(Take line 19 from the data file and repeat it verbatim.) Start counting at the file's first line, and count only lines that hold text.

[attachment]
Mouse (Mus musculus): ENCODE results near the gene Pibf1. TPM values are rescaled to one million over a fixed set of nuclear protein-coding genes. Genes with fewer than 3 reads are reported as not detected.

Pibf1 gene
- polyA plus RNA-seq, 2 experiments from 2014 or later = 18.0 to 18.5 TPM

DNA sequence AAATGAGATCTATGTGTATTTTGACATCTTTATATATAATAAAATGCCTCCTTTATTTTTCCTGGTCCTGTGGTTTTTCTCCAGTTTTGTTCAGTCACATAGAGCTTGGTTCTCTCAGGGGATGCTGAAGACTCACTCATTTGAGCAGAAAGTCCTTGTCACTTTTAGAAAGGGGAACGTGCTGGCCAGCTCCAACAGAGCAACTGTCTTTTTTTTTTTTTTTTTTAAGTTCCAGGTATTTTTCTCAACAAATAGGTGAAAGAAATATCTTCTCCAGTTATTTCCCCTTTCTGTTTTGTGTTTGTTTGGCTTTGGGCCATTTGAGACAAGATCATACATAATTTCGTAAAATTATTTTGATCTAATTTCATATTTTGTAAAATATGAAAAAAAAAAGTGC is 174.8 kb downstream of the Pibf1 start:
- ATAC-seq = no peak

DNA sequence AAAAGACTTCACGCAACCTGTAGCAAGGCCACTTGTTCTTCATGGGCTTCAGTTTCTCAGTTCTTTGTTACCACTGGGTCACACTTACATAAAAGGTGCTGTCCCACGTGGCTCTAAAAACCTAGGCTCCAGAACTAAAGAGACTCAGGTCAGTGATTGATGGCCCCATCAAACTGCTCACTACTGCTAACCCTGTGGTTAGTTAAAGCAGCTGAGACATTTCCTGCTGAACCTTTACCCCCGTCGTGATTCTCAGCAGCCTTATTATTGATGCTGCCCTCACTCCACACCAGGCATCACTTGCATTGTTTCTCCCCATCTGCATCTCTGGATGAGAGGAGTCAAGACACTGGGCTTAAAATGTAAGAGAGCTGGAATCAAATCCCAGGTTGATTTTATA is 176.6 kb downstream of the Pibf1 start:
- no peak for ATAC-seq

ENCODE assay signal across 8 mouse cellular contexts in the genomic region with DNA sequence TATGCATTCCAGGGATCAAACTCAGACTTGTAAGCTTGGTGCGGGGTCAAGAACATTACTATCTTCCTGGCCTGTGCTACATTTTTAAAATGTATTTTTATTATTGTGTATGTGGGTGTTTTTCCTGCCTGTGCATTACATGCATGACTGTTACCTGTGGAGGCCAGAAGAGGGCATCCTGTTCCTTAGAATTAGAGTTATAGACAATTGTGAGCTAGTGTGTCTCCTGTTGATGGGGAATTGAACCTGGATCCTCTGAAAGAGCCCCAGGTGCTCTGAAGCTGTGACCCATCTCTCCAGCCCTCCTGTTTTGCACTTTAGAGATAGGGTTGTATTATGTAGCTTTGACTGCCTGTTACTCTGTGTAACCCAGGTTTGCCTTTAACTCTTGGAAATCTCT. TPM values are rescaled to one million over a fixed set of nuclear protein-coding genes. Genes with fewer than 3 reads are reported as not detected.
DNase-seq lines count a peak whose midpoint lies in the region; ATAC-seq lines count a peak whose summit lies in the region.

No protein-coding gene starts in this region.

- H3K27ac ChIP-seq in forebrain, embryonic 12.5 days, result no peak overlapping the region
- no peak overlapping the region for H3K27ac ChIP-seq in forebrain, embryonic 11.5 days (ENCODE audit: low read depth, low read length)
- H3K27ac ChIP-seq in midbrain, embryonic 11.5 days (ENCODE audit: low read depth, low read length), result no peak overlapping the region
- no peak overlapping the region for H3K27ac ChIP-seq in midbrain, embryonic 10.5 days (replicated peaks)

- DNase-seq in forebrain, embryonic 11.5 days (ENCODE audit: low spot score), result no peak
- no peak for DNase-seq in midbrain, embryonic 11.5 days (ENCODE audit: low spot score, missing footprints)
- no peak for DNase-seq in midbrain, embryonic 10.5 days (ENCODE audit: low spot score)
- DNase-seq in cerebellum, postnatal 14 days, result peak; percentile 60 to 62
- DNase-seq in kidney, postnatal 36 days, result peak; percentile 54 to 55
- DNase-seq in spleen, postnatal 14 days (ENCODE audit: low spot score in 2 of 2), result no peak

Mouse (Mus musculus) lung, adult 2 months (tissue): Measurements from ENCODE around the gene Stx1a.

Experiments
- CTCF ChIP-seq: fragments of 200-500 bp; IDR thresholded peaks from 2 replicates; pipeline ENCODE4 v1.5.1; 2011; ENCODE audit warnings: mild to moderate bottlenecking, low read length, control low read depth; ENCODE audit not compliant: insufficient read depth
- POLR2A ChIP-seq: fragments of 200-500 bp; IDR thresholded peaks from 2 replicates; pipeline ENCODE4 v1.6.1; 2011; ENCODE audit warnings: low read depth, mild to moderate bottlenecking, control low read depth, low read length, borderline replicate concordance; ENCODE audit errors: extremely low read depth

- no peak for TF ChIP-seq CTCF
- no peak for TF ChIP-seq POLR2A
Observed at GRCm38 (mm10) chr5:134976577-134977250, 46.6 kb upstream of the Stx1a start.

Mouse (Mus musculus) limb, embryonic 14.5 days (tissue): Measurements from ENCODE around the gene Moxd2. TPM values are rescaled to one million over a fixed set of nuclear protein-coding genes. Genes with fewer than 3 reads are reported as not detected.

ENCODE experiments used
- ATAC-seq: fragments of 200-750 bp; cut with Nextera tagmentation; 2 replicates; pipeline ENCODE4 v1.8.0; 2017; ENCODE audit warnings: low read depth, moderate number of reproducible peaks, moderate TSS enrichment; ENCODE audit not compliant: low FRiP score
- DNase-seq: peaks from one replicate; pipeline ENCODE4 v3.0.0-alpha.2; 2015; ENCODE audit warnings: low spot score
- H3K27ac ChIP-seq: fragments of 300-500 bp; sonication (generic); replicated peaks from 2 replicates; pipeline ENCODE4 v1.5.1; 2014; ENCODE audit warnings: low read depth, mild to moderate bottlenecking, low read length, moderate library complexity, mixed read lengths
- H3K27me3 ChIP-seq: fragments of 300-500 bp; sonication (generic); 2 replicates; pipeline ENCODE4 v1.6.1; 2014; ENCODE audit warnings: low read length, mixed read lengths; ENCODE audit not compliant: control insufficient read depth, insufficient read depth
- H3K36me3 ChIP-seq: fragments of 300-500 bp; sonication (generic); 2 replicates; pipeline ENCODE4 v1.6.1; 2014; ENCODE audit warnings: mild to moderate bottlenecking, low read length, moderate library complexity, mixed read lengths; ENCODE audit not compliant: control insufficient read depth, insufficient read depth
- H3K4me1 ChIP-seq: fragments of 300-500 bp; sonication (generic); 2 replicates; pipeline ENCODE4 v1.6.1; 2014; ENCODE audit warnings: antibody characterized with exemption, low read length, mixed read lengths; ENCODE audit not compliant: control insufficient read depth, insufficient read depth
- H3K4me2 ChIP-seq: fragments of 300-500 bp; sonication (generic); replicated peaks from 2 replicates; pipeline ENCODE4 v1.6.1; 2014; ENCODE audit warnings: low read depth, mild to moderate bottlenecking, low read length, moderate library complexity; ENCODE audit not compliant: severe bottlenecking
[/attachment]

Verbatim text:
- DNase-seq in kidney, postnatal 36 days, result peak; percentile 54 to 55